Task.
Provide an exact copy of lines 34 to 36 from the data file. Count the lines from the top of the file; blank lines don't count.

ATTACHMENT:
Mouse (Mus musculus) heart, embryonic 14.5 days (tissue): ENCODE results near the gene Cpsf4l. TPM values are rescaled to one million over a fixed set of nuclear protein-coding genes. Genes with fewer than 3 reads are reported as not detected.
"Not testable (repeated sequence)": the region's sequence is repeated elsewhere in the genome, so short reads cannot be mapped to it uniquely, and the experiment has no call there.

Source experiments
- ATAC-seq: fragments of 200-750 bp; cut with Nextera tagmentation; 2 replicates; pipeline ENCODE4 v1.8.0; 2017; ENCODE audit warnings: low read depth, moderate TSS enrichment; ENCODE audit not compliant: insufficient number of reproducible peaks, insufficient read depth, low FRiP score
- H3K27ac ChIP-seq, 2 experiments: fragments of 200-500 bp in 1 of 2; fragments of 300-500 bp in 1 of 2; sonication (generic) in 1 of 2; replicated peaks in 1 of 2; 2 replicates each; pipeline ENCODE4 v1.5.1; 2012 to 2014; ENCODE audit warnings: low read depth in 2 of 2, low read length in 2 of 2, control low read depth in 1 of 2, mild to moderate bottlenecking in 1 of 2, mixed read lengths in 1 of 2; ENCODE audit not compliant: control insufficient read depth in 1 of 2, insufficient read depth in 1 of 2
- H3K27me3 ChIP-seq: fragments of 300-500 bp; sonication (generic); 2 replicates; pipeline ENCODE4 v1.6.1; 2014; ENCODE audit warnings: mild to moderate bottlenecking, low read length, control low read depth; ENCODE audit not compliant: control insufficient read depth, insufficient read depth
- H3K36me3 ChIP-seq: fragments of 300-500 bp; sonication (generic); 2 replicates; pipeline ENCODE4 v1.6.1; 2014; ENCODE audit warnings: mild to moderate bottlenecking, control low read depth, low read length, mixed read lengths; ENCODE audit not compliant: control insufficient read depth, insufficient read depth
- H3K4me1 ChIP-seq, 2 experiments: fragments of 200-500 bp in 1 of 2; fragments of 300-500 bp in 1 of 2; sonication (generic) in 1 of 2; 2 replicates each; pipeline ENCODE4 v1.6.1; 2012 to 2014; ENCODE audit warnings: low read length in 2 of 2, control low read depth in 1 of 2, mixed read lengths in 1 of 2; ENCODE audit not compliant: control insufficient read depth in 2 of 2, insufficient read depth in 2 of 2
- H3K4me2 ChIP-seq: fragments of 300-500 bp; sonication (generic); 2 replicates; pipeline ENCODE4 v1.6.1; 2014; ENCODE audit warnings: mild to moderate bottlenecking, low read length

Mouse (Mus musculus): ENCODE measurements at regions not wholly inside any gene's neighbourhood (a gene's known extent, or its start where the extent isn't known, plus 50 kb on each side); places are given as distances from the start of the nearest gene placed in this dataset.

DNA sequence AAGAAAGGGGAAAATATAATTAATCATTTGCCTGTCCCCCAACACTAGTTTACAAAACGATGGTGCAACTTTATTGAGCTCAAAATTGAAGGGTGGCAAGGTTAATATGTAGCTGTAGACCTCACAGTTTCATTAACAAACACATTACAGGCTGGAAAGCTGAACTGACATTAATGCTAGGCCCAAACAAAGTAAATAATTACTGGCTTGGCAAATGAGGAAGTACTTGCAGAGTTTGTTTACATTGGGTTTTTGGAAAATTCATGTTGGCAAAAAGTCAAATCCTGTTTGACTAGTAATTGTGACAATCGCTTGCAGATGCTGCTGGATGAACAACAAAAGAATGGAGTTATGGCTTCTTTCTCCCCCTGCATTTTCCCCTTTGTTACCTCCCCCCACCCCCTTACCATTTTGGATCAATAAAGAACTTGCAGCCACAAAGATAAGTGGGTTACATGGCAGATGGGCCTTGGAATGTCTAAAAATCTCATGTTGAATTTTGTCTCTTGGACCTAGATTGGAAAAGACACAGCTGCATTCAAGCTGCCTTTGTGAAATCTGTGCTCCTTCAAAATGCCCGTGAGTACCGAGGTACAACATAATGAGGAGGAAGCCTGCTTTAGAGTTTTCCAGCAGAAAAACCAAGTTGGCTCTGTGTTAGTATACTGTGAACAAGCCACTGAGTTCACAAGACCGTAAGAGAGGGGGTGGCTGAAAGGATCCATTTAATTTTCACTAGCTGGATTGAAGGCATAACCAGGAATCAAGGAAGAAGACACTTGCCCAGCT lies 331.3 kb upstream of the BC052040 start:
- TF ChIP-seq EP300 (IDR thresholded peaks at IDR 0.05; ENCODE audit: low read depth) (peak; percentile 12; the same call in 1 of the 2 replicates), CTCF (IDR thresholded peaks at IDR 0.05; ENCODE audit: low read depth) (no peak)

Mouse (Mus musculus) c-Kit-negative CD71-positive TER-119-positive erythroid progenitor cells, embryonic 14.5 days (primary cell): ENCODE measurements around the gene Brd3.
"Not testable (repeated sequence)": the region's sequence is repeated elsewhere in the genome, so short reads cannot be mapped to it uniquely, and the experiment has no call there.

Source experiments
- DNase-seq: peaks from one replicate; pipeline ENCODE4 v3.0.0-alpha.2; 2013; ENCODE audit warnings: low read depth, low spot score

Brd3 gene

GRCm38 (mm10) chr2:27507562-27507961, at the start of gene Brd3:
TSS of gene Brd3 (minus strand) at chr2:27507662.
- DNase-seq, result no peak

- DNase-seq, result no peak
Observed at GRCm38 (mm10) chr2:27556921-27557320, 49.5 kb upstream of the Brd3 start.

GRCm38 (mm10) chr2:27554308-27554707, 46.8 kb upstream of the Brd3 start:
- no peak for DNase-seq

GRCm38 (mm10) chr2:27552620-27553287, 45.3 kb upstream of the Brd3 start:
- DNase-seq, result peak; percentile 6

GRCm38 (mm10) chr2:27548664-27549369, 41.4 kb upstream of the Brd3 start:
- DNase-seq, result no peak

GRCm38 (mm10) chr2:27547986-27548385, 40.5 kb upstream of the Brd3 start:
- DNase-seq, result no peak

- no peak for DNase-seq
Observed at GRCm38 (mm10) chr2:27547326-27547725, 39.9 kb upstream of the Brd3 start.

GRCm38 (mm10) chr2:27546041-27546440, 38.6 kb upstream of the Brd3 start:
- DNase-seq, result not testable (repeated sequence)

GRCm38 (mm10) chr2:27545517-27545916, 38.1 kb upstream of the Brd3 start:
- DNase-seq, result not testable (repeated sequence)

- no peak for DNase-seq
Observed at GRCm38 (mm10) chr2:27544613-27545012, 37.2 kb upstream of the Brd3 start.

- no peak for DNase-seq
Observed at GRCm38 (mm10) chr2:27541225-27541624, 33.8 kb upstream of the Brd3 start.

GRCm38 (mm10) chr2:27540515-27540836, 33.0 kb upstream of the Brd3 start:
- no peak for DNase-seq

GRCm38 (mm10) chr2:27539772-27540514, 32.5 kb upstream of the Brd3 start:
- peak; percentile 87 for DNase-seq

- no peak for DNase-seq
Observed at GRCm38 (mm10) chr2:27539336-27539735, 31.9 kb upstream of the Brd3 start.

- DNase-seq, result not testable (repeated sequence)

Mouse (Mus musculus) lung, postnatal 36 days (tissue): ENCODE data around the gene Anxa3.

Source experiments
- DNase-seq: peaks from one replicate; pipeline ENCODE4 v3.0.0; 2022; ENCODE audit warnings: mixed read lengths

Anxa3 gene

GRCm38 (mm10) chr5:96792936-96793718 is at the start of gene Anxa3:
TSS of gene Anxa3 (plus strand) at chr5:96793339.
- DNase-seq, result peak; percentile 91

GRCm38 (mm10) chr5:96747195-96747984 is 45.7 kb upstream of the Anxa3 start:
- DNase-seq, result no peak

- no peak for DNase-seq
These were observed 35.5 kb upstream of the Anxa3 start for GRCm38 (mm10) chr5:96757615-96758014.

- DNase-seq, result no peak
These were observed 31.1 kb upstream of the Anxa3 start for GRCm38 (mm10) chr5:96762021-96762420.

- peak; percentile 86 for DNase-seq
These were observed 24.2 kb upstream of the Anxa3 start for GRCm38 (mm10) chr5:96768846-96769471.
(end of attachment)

- DNase-seq, result not testable (repeated sequence)

GRCm38 (mm10) chr2:27545517-27545916, 38.1 kb upstream of the Brd3 start:
- DNase-seq, result not testable (repeated sequence)